Anika Wells MP on ABC Weekend Breakfast




Saturday 3 April 2021


SUBJECTS:  Vaccine rollout, aged care workers, JobKeeper

JOHANNA NICHOLSON, CO-HOST:  Let’s bring in our pollie panel now, we’re joined by Liberal MP, Julian Leeser and also joined by Labor MP, Anika Wells. Good morning to you both.



NICHOLSON: Let’s start with the case this morning with the blood clots. How concerned, Julian Leeser, is the Government about this case, and what it might do for people who are hesitant to receive this vaccination?

LEESER: Well Johanna, I think it’s important to remember that we’ve had around three-quarters of a million doses so far of the vaccines, and this is the only case in Australia so far. There have been cases in Britain and Europe, and the health authorities and the TGA are looking at these matters very closely as they should be doing. The international research so far is that there’s not a particular link between blood clots and the vaccine, but we are looking at this further and I think this is ultimately a matter where we need to listen to the health experts, and that’s why they’re looking at it and they’re taking it seriously.

NICHOLSON: Anika Wells, do you agree?

WELLS: First Johanna, let me say this is my first time back with you since I had my twins, and we were watching you make your return after baby Henry, and it gave me the confidence that there was no mashed banana in your hair, you didn’t look like you were crying, and I thought “I’m going to make it too!”

NICHOLSON: Anika, make up does a lot! Make up does wonders!

DAN BOURCHIER, CO-HOST: It’s probably me with mashed banana in my hair!

WELLS: I’ve got some Vaseline over the lens as I’m patching into you from work this morning. But to get back into it, I think Julian said himself, we’ve only had three-quarters of a million people vaccinated – we’re meant to be at four million Australians vaccinated by now. I trust in our medical experts, I see some have been out in the media this morning saying they’re not concerned about the clotting issue, we’ll wait for the TGA to weigh in. I think more broadly, when it comes to Australians having confidence in the vaccine and the vaccine rollout, there are bigger questions for the Morrison Government to answer about the delays, about the aged care workers now needing to go and get themselves jabbed by their own doctors because the Feds aren’t coming to do it in their workplaces anymore, and those are the questions I think the Morrison Government should address whilst leaving the clotting issue to medical experts.

BOURCHIER: Julian Leeser, one of the big challenges here of course is around public perception and trust in the system. What are you doing to try to allay some of these concerns?

LEESER: Well I want to address one of the points that Anika raised there, which is the number of vaccines. We were clear back in January that we weren’t going to reach the numbers that she’s referred to there, and that’s because we had ordered 3.1 million doses from Europe which didn’t come, but Australia is one of a handful of nations that actually has sovereign vaccine making capacity in our own country. That is, we can make the AstraZeneca vaccine ourselves, and that’s a very good thing and that should give Australians confidence. The vaccine came here later than it came to other places because we put the vaccines through the rigorous, Australian TGA process, we didn’t rush this out, and I think that’s a very important thing and I think that should give people confidence in the vaccine process itself. The fact that political leaders of all stripes have gone on television and had the vaccine again should give people confidence in the vaccine process. It’s important that we do this, and we get it right, and it’s rolled out in an orderly manner, and that’s what we’re doing.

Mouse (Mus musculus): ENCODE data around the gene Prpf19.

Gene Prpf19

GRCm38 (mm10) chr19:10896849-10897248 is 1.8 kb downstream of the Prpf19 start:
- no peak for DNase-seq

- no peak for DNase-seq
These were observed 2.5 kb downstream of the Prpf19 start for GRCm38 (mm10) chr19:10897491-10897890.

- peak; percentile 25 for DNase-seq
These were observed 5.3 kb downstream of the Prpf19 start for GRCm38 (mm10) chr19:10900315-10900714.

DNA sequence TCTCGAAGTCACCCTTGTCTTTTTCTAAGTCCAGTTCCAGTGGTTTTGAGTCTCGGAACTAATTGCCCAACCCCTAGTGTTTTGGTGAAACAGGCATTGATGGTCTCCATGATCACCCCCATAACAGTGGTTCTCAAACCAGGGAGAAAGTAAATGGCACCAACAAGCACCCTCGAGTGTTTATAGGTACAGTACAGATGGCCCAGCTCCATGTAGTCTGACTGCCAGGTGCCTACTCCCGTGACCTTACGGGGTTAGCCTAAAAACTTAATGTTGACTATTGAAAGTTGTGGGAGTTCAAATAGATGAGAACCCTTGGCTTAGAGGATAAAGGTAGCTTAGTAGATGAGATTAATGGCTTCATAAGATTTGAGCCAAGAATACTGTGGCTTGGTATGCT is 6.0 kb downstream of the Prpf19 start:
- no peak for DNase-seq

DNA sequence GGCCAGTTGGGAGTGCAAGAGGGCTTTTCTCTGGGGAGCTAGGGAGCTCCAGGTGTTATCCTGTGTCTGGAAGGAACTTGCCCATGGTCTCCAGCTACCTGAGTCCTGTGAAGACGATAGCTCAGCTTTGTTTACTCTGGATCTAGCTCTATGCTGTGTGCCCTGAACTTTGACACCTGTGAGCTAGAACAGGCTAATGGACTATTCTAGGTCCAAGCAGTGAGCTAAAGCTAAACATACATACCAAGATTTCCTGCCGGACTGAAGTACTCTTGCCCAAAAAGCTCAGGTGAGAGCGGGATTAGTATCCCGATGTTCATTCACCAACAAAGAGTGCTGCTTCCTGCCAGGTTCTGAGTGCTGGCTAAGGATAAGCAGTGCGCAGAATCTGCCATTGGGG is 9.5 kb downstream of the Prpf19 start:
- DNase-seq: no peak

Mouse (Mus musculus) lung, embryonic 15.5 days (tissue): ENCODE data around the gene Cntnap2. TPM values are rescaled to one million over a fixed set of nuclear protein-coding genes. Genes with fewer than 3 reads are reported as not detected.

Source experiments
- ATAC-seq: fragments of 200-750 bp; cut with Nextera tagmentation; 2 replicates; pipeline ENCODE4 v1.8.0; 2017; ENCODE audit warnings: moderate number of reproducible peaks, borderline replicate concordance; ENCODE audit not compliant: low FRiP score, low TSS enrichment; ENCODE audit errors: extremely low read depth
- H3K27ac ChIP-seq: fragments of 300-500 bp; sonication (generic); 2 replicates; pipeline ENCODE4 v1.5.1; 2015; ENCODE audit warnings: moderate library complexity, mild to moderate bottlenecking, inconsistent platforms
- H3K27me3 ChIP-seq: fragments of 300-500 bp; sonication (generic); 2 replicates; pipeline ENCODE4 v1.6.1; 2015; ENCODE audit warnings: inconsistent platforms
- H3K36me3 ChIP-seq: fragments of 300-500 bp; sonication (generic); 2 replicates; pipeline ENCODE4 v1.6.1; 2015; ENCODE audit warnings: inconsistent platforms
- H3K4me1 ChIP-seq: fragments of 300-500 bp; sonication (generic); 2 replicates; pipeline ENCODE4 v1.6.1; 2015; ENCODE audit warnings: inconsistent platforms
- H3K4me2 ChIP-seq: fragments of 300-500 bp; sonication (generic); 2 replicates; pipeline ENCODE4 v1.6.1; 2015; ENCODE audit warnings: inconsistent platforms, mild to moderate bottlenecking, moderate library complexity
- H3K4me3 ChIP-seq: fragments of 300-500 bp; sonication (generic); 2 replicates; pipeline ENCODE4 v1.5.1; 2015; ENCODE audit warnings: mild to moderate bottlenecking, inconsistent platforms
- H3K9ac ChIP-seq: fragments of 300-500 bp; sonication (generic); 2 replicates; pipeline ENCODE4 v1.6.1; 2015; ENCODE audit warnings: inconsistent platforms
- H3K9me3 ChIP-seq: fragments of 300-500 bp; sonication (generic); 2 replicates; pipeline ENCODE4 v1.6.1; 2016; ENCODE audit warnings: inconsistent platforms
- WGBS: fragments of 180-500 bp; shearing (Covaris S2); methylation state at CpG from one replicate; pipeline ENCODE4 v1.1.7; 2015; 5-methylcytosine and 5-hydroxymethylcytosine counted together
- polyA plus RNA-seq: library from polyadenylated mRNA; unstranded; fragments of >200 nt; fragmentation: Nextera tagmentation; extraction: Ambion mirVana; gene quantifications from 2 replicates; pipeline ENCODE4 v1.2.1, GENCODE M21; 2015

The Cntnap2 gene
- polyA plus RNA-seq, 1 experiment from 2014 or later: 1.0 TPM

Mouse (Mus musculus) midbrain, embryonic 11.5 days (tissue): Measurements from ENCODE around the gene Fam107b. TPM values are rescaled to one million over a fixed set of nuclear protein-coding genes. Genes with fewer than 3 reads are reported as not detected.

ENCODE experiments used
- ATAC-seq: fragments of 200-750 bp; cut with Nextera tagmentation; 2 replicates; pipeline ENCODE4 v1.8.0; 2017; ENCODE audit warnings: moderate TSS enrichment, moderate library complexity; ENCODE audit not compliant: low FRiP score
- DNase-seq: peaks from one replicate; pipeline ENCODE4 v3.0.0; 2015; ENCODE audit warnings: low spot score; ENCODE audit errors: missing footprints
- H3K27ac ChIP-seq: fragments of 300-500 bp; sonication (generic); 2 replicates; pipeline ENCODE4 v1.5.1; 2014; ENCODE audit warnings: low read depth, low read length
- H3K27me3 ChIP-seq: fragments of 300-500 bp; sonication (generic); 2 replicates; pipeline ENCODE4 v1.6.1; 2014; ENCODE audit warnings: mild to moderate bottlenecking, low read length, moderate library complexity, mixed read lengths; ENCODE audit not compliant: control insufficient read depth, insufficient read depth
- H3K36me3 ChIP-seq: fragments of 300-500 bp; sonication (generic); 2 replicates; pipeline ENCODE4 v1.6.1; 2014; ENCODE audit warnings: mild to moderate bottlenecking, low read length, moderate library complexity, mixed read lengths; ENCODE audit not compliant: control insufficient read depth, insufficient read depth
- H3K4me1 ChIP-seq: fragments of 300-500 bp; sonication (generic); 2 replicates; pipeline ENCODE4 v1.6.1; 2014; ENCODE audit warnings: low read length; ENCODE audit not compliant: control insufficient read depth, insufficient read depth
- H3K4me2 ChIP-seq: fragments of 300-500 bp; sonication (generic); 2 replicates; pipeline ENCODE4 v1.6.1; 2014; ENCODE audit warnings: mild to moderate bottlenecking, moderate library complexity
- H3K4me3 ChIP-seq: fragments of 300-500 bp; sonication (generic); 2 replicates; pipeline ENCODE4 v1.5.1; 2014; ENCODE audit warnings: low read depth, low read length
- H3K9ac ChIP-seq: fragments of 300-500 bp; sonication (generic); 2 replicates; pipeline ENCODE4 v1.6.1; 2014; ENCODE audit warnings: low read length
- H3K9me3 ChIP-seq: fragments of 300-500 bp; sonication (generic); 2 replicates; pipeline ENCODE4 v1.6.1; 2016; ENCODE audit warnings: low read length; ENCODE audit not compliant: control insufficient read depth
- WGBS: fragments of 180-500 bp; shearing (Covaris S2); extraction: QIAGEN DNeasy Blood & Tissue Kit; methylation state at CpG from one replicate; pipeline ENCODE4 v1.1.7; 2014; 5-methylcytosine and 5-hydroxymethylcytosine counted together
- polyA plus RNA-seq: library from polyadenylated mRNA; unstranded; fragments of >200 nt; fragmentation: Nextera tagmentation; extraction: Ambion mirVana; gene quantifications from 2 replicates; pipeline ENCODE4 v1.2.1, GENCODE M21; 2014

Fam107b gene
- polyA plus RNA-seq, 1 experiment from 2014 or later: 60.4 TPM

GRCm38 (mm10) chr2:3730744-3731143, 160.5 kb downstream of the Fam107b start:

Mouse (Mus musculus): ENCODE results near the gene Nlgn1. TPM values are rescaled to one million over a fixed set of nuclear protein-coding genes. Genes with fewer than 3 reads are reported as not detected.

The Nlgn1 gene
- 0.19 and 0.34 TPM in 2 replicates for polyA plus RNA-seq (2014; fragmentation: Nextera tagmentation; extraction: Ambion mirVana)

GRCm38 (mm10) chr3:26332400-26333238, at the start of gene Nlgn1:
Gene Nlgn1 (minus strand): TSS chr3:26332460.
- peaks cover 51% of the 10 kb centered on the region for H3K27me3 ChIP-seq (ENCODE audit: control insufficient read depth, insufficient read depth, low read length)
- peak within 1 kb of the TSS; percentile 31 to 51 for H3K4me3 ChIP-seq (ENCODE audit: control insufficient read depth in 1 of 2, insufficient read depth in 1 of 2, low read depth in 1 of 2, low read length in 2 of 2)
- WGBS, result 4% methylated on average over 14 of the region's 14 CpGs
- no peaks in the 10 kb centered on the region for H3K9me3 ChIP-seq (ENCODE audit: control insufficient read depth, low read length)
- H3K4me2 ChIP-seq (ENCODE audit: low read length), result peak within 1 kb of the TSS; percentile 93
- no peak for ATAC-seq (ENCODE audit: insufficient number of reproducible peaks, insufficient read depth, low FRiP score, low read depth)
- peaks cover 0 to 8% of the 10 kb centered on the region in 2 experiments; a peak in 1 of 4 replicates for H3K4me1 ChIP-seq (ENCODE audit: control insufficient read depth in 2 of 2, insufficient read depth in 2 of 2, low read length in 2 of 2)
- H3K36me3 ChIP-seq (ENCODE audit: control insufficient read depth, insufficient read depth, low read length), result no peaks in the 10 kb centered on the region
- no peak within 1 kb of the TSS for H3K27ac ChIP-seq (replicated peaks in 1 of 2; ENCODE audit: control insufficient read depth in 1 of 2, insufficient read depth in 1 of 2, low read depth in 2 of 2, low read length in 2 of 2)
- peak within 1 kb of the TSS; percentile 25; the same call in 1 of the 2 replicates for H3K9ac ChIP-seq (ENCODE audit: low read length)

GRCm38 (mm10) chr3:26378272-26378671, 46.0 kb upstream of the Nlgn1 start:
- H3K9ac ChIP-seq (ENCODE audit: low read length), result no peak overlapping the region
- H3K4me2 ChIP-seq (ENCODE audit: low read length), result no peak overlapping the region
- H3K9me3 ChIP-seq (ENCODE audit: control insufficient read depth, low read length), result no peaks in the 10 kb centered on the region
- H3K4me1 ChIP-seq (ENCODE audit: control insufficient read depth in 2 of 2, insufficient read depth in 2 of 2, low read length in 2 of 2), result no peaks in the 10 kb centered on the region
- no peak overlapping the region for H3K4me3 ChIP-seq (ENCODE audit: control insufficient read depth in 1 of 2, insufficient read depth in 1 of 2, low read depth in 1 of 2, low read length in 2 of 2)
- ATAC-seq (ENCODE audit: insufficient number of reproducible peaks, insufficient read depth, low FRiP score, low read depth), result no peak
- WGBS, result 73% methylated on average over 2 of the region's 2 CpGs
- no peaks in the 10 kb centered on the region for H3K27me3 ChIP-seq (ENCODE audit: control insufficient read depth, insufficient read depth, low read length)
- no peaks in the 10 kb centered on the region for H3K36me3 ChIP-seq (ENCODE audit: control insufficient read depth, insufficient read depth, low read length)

NICHOLSON: Anika, earlier you mentioned the vaccine rollout in aged care facilities, and aged care workers having to go to their GPs to get vaccinated rather than having it done inside their nursing home. Does it matter where people get their vaccination from, as long as they get it?

WELLS: In a simple answer, no, but I think the fact that we have found this out because a health department spokesperson quietly put out a release just before Easter long weekend when this Morrison Government has done 25 different press conferences or media releases about their triumph, their glory, their success in the vaccine rollout speaks to this actually being a failure of the Morrison Government to take responsibility for what is extremely important work. We have nearly 380,000 aged care workers across the country. These people have done the most frontline, essential work. These are the people who held the hands of our nannas and our loved ones when we couldn’t get into nursing homes ourselves, and this is the way they’re thanked? They were told that they would get this in their workplaces, with minimal disruption when they’re already so under resourced, and now they’ve got to off their own accord, in their own time, get to their own GP clinics. And we’re also hearing from our GPs themselves that there are weeks in delay, they’re having to cancel hundreds and thousands of appointments because the supply isn’t there. The Morrison Government had months to plan this, they had months to roll this out. The targets that Julian is talking about are the targets that the Morrison Government set themselves. It is incredibly disappointing, they need to take responsibility, they need to do better.

NICHOLSON: Julian, we understand now that the states will be more involved in the rollout of the vaccination. There’ll be state hubs and clinics involved in New South Wales. That is a major departure from the planned vaccination rollout from the Federal Government. Did the Federal Government underestimate the undertaking here?